Americans love parades, and New Year’s Day has one of the most famous parades of the year, the Rose Bowl Parade. In fact, parades were originally a way to chase away evil spirits as well. As with Halloween, it was believed by some that evil spirits are frightened of masks. Others believed that masks are representative of the souls of dead people. The idea was to honor the dead by wearing the masks, therefore leading the spirits to be satisfied and leave the living alone. Parades are also very loud, again to frighten away the evil spirits while they are trying to invade human beings during the time of renewal.
The start of New Year’s Day, at midnight, is heralded by fireworks, parties and special events, which are often televised. Very few people have to work on the day itself. For many it is a day of recovery from the New Year’s Eve celebrations the previous night. In some towns and cities, parades are held and special football games are played. The birth of the first baby in the New Year is often celebrated with gifts to his or her parents and appearances in local newspapers and on local news shows.
Many of our traditions of today stem from superstitions of old. At midnight around the country, we can hear celebratory shouting, car horns, firecrackers, sirens, party horns, whistles, bells, and anything else people can find that will make a loud and boisterous noise. This custom comes not only from Native Americans, but from most nations around the world in its historic significance. The New Year symbolizes the beginning of new life, and therefore evil spirits tried to invade and usurp our bodies for their own purposes on this day. In some traditions, the spirits of the old, in other words dead, friends and relatives were invited to a feast on New Year’s Eve to say goodbye. Noise was thought to scare away evil spirits and send them back into hiding.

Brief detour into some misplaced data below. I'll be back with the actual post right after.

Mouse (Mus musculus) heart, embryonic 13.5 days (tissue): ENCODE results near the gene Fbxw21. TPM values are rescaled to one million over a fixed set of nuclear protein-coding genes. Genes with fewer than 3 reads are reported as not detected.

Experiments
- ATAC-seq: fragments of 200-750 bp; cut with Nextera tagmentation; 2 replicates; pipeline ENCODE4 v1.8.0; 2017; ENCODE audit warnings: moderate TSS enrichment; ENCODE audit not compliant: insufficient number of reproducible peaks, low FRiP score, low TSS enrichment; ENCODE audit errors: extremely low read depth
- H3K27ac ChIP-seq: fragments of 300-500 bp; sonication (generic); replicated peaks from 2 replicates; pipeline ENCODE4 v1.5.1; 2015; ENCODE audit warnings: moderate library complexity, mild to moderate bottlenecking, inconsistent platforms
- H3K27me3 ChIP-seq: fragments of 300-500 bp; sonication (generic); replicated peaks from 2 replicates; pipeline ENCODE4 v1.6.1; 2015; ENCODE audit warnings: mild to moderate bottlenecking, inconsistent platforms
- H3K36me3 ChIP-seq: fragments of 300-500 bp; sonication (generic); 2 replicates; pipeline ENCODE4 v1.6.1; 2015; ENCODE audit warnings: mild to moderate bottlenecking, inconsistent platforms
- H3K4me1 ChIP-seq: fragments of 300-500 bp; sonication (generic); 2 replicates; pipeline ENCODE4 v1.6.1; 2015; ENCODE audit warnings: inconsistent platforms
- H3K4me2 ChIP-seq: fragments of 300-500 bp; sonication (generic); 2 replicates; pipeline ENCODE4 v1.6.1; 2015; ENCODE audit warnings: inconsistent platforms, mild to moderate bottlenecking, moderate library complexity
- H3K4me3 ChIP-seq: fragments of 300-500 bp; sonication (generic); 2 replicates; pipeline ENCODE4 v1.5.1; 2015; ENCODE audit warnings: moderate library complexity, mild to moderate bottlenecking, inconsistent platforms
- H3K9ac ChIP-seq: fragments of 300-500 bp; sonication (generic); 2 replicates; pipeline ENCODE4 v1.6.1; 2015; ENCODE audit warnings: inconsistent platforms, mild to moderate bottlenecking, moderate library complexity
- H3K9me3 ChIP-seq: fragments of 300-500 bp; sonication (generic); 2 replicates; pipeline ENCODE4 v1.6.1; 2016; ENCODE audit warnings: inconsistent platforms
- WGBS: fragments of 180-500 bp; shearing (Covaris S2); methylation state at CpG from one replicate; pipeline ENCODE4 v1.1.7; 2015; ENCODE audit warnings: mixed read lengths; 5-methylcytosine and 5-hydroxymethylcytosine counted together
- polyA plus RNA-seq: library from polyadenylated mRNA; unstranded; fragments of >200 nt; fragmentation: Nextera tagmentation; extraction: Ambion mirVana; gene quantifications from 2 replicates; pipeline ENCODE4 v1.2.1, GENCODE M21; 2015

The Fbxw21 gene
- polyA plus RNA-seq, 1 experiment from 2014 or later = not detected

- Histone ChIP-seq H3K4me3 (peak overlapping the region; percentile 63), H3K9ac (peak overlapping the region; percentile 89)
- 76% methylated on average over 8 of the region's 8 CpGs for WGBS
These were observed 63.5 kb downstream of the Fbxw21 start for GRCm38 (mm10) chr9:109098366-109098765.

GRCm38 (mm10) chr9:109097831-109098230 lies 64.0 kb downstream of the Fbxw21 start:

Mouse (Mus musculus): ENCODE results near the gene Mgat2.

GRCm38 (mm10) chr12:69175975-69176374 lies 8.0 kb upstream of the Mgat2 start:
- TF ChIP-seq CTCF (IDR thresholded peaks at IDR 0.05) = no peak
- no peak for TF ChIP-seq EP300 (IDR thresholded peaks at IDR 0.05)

At midnight, the American drink to toast the New Year. When making a toast, people clink their glasses together in further celebration and revelry over the passing of the old year and the ringing in of the New Year. There are two things represented by the clinking of the glasses. First, we literally are ringing in the New Year. The ringing sound the glasses make when they clink together was, again, supposed to frighten away evil spirits. But clinking glasses originally started back in a time when guests regularly suspected their hosts of trying to poison them at dinner parties, often with good reason. To be sure their drink was untainted, it was expected each guest would pour a small amount of their drink from their own glass into that of the host. Both would then drink, the guest believing the host would not drink something he had poisoned. The symbol of trust was to clink the glass instead and drink without making the host take a taste.